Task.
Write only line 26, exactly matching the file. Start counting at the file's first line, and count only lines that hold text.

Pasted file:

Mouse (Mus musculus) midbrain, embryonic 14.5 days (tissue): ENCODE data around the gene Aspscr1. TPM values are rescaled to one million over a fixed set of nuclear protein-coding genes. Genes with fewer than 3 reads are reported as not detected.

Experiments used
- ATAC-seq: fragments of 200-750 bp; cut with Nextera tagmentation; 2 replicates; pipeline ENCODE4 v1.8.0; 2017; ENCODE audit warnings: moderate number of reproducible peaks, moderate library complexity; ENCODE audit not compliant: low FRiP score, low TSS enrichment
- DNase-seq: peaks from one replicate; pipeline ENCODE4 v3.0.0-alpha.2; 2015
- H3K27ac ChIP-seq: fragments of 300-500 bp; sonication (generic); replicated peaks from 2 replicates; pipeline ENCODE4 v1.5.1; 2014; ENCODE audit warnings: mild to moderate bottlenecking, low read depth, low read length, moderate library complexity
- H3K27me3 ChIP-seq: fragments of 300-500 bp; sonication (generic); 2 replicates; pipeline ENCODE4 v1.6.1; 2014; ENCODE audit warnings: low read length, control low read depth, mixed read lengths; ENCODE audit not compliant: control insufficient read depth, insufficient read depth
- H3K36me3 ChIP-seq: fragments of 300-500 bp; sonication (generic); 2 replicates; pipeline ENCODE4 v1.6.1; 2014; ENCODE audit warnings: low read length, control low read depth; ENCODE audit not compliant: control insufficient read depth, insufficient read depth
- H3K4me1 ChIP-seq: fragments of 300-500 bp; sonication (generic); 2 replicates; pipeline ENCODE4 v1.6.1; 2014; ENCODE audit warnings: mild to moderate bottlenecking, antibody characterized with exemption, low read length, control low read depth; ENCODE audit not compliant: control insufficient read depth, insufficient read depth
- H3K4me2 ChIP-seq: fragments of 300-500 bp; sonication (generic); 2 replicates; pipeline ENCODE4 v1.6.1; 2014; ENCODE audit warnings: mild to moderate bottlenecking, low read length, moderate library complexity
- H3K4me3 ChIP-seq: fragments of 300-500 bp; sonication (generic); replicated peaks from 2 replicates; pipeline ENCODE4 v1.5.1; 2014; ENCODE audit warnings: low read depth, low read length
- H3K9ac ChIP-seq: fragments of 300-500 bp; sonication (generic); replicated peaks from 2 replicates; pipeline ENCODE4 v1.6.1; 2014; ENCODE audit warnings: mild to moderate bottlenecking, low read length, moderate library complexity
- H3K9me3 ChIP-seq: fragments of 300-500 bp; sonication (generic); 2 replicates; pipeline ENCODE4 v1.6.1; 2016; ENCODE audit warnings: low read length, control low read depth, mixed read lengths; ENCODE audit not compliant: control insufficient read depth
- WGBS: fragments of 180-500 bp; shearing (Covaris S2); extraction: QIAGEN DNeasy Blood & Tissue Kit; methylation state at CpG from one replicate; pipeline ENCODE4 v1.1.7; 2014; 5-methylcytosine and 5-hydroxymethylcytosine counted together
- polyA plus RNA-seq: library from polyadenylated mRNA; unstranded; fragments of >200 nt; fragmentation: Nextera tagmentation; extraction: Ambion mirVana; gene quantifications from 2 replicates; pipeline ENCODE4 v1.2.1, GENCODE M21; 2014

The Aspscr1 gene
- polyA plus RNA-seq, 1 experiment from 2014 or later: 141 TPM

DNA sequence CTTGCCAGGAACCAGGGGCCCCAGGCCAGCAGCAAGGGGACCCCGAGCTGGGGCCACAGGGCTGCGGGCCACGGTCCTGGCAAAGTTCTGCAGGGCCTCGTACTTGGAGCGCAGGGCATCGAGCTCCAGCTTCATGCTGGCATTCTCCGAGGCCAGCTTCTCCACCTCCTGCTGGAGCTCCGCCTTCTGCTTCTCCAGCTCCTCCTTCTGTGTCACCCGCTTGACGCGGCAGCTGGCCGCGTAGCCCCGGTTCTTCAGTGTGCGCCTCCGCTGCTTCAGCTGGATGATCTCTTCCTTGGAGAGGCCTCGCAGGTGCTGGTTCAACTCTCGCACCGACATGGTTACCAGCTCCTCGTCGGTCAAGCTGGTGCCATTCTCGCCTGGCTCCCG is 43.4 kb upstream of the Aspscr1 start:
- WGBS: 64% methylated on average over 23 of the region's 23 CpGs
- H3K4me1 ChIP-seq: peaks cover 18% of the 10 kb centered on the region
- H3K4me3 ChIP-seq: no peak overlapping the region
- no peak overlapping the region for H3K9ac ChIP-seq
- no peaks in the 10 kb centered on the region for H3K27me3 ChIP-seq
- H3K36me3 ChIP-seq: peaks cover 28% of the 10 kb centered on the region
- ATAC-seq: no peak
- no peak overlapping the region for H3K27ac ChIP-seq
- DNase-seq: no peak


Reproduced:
- DNase-seq: no peak